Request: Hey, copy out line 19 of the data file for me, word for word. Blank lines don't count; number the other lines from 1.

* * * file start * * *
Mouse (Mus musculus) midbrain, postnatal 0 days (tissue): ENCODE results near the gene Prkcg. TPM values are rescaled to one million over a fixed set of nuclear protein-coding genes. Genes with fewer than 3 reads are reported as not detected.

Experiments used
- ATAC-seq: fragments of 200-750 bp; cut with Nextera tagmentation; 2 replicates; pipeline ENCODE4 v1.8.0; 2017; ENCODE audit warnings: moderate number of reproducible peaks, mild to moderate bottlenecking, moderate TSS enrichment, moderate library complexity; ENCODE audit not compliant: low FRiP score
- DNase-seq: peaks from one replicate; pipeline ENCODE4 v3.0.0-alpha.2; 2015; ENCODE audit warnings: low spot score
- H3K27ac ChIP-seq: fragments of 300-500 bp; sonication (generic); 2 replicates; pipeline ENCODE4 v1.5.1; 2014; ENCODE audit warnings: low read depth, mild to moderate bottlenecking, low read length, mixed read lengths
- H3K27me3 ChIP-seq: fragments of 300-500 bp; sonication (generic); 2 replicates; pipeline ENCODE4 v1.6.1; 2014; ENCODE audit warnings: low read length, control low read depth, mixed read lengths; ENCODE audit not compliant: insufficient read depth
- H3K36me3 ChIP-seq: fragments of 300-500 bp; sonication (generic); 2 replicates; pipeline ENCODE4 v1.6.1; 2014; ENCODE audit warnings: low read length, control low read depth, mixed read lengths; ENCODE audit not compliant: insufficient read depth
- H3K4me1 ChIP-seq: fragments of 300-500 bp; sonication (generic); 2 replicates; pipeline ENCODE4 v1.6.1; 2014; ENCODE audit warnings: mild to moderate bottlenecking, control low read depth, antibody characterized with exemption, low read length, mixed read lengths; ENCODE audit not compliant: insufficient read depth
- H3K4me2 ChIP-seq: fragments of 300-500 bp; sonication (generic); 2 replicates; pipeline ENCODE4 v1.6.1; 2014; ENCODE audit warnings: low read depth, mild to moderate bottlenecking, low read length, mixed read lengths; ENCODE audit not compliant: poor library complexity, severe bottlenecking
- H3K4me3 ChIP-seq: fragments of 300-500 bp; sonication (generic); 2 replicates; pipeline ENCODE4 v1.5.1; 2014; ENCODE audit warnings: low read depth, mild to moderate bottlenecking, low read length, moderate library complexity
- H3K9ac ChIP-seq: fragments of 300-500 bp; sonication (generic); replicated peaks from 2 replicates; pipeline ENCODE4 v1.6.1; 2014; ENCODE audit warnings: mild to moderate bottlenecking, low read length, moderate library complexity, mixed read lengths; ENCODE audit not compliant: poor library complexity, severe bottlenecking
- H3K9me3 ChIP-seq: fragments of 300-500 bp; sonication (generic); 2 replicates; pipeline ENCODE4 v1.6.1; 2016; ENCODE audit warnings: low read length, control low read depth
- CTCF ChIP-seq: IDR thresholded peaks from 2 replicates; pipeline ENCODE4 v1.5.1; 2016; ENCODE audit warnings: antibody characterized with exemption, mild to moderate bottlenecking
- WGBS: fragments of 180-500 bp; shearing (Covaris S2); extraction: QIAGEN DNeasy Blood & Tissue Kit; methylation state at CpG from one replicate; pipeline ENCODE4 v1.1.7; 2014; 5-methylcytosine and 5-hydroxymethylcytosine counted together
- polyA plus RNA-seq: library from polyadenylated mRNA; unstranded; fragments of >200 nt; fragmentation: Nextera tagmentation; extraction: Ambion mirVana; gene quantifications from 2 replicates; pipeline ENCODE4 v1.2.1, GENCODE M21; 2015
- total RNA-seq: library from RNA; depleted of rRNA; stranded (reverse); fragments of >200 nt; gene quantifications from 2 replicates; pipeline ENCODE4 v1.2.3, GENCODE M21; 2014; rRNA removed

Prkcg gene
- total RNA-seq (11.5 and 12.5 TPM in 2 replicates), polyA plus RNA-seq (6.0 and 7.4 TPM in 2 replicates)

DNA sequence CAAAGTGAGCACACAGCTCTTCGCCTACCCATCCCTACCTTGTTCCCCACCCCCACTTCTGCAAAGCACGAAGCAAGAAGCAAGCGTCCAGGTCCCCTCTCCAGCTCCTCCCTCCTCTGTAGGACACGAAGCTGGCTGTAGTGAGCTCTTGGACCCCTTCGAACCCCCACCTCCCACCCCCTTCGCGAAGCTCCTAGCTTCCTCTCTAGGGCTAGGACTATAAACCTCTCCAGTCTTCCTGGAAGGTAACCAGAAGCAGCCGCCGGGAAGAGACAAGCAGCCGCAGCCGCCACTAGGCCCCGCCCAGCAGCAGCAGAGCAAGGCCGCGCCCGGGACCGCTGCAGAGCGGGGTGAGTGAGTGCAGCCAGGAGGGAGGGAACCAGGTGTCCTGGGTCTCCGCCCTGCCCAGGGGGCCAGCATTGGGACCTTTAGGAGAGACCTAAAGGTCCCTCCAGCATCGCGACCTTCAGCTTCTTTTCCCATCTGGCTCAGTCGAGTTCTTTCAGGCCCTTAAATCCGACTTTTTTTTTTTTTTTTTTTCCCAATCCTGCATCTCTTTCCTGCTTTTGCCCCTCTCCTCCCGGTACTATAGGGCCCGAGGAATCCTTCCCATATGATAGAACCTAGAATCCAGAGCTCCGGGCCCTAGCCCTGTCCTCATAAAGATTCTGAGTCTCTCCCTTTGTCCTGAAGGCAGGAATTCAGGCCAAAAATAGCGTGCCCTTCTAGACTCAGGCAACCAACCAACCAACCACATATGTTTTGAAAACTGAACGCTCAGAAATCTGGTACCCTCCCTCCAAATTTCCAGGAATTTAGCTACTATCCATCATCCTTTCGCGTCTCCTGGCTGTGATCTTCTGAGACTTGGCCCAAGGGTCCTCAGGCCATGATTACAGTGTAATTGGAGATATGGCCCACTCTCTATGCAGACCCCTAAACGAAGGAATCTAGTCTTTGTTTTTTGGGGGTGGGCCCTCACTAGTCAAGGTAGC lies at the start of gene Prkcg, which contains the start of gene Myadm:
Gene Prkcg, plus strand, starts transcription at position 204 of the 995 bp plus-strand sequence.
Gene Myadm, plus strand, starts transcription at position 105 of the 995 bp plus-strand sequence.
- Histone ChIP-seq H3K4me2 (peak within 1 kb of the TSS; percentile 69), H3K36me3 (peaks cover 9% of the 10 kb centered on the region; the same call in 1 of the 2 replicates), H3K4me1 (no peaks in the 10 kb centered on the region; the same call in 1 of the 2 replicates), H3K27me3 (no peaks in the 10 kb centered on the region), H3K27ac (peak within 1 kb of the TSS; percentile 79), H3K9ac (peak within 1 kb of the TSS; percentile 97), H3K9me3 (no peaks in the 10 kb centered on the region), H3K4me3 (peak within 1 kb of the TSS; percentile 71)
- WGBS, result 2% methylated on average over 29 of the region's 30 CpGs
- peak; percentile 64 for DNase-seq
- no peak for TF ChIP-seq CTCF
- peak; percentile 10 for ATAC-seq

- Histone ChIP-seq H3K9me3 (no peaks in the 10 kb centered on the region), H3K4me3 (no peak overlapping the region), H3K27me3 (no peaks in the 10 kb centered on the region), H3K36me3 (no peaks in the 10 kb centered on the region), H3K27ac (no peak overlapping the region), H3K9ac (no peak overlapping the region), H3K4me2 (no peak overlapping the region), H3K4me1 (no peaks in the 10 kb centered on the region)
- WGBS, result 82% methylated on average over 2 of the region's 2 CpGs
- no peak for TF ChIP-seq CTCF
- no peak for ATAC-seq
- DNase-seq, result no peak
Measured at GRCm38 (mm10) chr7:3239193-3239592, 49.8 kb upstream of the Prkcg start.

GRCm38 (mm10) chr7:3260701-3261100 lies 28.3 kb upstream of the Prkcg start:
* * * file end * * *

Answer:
DNA sequence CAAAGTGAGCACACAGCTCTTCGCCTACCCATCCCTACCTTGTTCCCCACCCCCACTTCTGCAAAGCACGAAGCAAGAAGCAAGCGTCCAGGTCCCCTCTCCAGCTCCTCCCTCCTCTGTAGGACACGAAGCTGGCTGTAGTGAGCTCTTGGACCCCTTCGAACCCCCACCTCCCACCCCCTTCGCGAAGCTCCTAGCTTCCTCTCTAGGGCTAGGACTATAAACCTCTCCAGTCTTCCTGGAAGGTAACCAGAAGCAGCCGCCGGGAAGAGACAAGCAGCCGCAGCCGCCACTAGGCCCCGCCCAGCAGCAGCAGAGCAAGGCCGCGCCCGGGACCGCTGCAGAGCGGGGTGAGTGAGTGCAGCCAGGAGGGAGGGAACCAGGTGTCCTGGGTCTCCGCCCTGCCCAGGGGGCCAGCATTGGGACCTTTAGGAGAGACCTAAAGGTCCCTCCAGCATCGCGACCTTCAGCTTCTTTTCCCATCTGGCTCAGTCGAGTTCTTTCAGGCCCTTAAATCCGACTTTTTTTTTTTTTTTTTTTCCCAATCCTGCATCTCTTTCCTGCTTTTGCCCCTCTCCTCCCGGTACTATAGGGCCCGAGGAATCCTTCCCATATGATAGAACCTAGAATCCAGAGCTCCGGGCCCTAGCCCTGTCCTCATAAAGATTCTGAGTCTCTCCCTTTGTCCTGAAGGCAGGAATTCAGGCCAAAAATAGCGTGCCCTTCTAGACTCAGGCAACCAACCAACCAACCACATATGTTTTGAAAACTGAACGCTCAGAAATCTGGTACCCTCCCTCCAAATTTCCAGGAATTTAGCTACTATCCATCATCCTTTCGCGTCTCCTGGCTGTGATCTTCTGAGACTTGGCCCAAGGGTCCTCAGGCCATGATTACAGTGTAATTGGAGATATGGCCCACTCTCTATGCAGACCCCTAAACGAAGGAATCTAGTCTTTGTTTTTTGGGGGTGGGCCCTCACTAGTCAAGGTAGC lies at the start of gene Prkcg, which contains the start of gene Myadm: